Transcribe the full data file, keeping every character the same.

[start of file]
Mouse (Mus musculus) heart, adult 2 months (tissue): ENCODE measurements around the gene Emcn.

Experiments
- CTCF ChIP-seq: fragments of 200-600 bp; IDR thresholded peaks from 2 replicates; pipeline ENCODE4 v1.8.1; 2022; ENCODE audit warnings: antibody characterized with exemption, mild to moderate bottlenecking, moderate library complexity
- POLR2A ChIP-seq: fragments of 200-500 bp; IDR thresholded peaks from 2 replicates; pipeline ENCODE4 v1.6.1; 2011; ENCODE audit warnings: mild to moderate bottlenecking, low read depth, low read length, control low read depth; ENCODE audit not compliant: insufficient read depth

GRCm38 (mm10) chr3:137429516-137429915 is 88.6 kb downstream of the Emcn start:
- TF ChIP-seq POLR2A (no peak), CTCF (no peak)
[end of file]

Mouse (Mus musculus) heart, adult 2 months (tissue): ENCODE measurements around the gene Emcn.

Experiments
- CTCF ChIP-seq: fragments of 200-600 bp; IDR thresholded peaks from 2 replicates; pipeline ENCODE4 v1.8.1; 2022; ENCODE audit warnings: antibody characterized with exemption, mild to moderate bottlenecking, moderate library complexity
- POLR2A ChIP-seq: fragments of 200-500 bp; IDR thresholded peaks from 2 replicates; pipeline ENCODE4 v1.6.1; 2011; ENCODE audit warnings: mild to moderate bottlenecking, low read depth, low read length, control low read depth; ENCODE audit not compliant: insufficient read depth

GRCm38 (mm10) chr3:137429516-137429915 is 88.6 kb downstream of the Emcn start:
- TF ChIP-seq POLR2A (no peak), CTCF (no peak)